BEHIND THE SPORTS DESK: Is Everest truly the tallest?

RACING: The horses took to a sodden Royal Randwick track to a lot of fanfare for The Everest, not all of it positive.

But regardless of opinions, the new feature on the annual Spring racing calendar was again a success despite the heavy surface under-hoof.

The Kerrin McEvoy-ridden Redzel led the $13 million feature from the early stages to post a clear victory of one and a quarter lengths over Trapeze Artist, in the process notching back-to-back Everest wins.

He did it in front of a record crowd of more than 40,000, which begs the question, has The Everest become Australia’s biggest race?

Moose is joined Behind the Sports Desk by special guest Northy to discuss.

MOOSE ELKERTON: Everest mountin’ an assault at Cup’s profile

THE Everest is a game-changer. Not only is it changing the racing industry, it has had an effect on the entire Australian sporting landscape.

The ‘Sport of Kings’ has been dominated by Flemington and the greater Victorian racing industry for the better part of a century.

But this race meet turned that on its head in two years.

Redzel claimed back-to-back wins in the $13 million feature last weekend in what were atrocious conditions for racing with the track pushing out to a heavy (9) before the gates opened for the feature event.

But it did not deter the punters from flocking to Royal Randwick, with 40,568 race fans setting a modern day attendance record at the track.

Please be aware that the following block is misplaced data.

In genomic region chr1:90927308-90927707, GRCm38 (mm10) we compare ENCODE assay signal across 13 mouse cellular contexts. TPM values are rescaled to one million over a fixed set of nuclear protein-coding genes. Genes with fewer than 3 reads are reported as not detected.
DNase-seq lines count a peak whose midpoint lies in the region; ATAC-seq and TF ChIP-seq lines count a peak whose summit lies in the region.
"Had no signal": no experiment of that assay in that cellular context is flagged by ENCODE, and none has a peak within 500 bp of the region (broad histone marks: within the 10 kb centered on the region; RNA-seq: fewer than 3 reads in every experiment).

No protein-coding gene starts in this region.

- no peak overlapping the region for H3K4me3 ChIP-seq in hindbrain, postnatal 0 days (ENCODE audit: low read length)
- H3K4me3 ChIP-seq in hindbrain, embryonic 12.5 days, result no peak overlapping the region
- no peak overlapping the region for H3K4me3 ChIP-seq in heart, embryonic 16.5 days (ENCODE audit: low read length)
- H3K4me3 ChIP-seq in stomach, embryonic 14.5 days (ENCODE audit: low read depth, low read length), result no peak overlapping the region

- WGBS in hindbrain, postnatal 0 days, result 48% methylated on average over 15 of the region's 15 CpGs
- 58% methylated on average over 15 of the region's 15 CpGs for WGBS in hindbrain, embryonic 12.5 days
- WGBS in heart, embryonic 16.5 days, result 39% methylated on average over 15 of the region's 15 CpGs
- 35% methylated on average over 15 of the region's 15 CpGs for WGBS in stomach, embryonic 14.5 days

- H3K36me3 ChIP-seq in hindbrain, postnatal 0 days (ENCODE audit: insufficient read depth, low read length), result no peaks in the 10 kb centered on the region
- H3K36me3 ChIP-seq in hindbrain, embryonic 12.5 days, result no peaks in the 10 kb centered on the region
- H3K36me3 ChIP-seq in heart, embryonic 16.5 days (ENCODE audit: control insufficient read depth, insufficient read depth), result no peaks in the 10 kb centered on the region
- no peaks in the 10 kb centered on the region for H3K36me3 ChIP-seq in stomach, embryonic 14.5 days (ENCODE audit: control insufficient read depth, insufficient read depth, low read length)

The conditions also didn’t deter the punters off the track from enjoying a responsible flutter, with betting turnover going beyond $100 million, and that’s with a few operators still to submit their final figures.

Its betting turnover is second in Australia only to the Melbourne Cup.

It still has a long way to go to eclipse the Melbourne Cup Carnival betting that reached $600 million last year – but this race is only in its infancy.

In two years, it has managed to drive a level of engagement that took the Melbourne Cup almost a century to reach.

While the Cup is traditional, that is not what the new wave of punters want.

They want excitement, they want exhilaration, they want something to change the game.

They want The Everest.

BILL ‘NORTHY’ NORTH: It takes a lifetime to build ‘greatest’ tagline

IT’S taken 157 years to build the Melbourne Cup’s status as Australia’s greatest sporting event.

‘Richest’ and ‘greatest’ are two very different things.

As a horse race, The Everest is arguably more relevant, raced over 1200m in a country where the majority of racehorses are sprinters.

But the Melbourne Cup is so much more than a two-mile horse race. The magic, fanfare and glitter that builds up to ‘the race that stops the nation’ captures the imagination almost as much as the race itself.

The Everest has been marketed to a younger audience and sure enough the majority of the 40,000 punters at Royal Randwick were under 35. Many of those, who live in the here and now, might agree The Everest has risen to the top, but their parents and grandparents would most likely beg to differ.

In reality The Everest can’t compete with the lingering aura and lifetime affinity the Melbourne Cup delivers for most Australians. It’s hashtag on Twitter might trend to Everest proportions, but it’s a sharp spike compared to the vast, Himalayan reach of the Melbourne Cup.

Racing NSW has been innovative and made enormous strides in raising the profile of the sport in Sydney, introducing The Championships during the Autumn Carnival and now The Everest to genuinely challenge its Victorian rivals as the nation’s leaders in the industry.

But to wrest the title of Australia’s greatest race, the momentum of The Everest needs to continue to snowball.

Ask me again in 10 years.

19th Oct 2018 11:00 AM
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